But lawmakers have also discussed applying an extra penalty to Manulife after they became incensed over the company's attempts to claim cash from the tax shelter early through legal action against the Indiana co-operative.

"We are talking about serious punitive measures against the Manulifes of the world," said one person briefed on the week's dialogue, adding a 200% excise tax on any funds recovered from these alleged tax shelters was being considered.

The tax exposure is a relatively minor matter for the insurer compared with the scale of the upheavals in world markets, but it underscores the steady stream of setbacks for Canadian insurers.

"Asset impairments and losses in the investment portfolios of life insurers are expected to increase materially over the next few quarters," Mr. Routledge said.

This would continue to put pressure on the capital that insurers must hold in reserve to cover guarantees to customers, he said

"In 2009, the overriding credit issue for the Canadian life insurers will be managing dramatically higher demands on their capital--as reserves for variable annuity guarantees rise -- as well as higher capital requirements," Mr. Routledge said.

The country's top insurance regulator has already come to the aid of insurers with one round of moves that loosened capital reserve requirements. But it is unclear it is prepared to do so again.

"We aren't planning any imminent material changes to [capital requirements]," said an official at the Office of Superintendent of Financial Institutions. "However, it is possible that economic and market conditions or business developments, for example, new products or changes in risk, may necessitate the review of certain rules before the usual three-year cycle," the official said. "It's everyone's ultimate goal to have a safe and sound financial system."

Two senior insurance executives said they anticipated Ottawa might permit insurance companies to sell illiquid assets to the federal government to give them more financial flexibility.

Yet insurers have already tested the limits between Bay Street and Ottawa about how to achieve a sound financial system while still allowing them to reward shareholders with aggressive expansion.

Manulife even went so far as to approach Ottawa with a plan to change the law restricting foreign ownership of financial institutions so it could make an offer for the Asian assets of AIG. The plan included handing a stake in the Toronto-based insurer to the U. S. and Chinese governments.

Ottawa decided to take a pass on the plan, according to people familiar with the matter, leaving the $15-billion company to raid $10-billion to $20-billion if its bid succeeds.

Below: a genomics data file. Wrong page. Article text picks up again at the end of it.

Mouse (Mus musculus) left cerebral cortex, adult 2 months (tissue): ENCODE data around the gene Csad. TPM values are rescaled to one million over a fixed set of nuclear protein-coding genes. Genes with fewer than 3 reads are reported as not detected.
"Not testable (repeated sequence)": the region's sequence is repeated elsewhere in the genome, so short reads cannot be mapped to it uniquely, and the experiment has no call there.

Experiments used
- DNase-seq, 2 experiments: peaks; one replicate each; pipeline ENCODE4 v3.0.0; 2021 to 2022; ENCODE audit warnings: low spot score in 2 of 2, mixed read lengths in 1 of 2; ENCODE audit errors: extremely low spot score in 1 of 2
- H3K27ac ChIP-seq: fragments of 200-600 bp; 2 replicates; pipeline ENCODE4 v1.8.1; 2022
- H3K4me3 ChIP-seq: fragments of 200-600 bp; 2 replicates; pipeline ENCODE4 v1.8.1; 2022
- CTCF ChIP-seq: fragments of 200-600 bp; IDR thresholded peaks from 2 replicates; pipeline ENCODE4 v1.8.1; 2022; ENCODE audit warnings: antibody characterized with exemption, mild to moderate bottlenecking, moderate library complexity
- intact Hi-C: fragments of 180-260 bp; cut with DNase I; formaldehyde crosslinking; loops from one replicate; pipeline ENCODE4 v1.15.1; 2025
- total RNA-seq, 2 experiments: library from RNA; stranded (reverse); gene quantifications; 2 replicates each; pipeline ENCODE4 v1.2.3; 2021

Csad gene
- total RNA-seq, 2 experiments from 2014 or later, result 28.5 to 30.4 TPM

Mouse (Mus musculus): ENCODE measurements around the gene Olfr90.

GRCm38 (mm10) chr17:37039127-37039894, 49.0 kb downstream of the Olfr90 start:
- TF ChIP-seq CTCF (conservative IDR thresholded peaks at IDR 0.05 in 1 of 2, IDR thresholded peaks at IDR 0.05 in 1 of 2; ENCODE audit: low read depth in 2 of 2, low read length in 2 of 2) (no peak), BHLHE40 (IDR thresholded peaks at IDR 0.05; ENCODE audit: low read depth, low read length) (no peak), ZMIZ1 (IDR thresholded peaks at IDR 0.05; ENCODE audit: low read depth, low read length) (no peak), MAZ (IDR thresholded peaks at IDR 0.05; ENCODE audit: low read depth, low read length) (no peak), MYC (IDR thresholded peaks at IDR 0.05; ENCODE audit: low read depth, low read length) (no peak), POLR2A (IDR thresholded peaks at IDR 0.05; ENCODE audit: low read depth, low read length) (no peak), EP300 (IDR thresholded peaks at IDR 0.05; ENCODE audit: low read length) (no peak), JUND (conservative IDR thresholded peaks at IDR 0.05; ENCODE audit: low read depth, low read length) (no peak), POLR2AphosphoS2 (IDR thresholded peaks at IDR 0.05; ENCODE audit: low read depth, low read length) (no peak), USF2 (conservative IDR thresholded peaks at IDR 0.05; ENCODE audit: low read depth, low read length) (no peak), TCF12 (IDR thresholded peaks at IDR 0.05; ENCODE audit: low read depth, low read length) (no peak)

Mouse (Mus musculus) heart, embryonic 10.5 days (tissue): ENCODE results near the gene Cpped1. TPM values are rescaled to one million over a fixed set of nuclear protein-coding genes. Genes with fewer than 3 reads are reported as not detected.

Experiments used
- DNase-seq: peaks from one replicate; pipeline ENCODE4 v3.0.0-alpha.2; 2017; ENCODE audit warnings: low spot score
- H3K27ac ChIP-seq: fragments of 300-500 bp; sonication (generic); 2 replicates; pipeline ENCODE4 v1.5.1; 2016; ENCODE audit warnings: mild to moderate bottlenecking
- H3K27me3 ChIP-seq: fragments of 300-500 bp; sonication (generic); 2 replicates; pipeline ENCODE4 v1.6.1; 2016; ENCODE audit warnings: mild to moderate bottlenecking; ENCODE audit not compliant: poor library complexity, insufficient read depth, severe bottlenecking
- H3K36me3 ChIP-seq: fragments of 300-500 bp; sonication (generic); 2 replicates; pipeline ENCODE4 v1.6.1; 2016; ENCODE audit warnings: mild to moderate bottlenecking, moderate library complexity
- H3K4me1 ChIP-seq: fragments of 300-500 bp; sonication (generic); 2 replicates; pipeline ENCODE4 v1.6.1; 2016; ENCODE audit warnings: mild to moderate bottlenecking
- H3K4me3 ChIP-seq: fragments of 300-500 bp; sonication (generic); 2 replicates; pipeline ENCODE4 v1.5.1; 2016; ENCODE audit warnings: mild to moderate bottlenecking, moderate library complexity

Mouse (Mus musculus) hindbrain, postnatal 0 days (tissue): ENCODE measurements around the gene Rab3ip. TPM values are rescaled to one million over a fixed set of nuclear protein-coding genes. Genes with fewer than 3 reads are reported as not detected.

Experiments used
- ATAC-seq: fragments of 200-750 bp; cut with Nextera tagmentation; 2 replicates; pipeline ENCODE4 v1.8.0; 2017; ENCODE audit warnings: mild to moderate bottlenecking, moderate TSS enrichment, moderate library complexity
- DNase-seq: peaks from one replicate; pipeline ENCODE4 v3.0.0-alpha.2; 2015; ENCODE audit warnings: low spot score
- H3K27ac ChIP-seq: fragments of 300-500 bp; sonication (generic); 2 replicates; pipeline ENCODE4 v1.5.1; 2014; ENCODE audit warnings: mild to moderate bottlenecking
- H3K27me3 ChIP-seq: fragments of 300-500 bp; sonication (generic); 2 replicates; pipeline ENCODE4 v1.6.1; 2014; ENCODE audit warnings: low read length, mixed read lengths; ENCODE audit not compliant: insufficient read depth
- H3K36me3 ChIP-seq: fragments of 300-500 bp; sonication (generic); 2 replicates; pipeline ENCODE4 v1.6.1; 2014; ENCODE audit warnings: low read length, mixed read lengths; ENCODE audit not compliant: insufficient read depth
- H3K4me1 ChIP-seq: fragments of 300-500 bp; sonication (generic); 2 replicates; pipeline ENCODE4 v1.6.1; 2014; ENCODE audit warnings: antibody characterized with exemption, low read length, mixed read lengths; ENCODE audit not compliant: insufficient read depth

Sun Life has also hit hurdles as it pursues target companies that have applied for bailouts from the U. S. government. As it tries to avoid taking on massive new risks or getting caught up in a part nationalization, it could wind up with only a tiny slice of a U. S. insurance company. While this might not faze shareholders, it could throw a spanner in the works of its informal executive succession plan, which was built around the idea that it will appoint a veteran of the U. S. industry in the wake of a big U. S. acquisition.

While the Conservative government places a premium on helping Canadian insurers compete internationally and is prepared to provide limited support, it is also mindful of the sensitivities of voters.

Brenda Sansregret said customers who stop into her insurance brokerage in North Battleford, Sask., have one question on their minds: Is my insurance company safe?

"No matter what they do -- farmers, average working families, businesses owners -- they are all asking," said her colleague Deanna Mclay.

The answer brokers are giving their clients is that at least 85% of their policies are protected through an industry self-insurance scheme called Assuris.

"We are here to protect Canadian policyholders in the event that their life-insurance company should fail," said Gordon Dunning, the head of Assuris.

But the scheme -- backed by a $100-million liquidity fund and member commitments of up to $4.5-billion -- offers no protection to shareholders in insurance companies, which do not enjoy the same explicit backing from the central bank as deposit-taking banks.

So what can shareholders expect? Like many financial analysts, Darko Mihelic expects Canadian insurers to weather the storm. The CIBC analyst views the stocks as oversold because of irrational fear that is coursing through markets and driving investor behaviour.

He even sees a strong possibility of a major rally in insurance stocks, though this may not prove sustainable until the credit crisis has peaked.

"I stick by that view. But I still lose sleep at night," he said.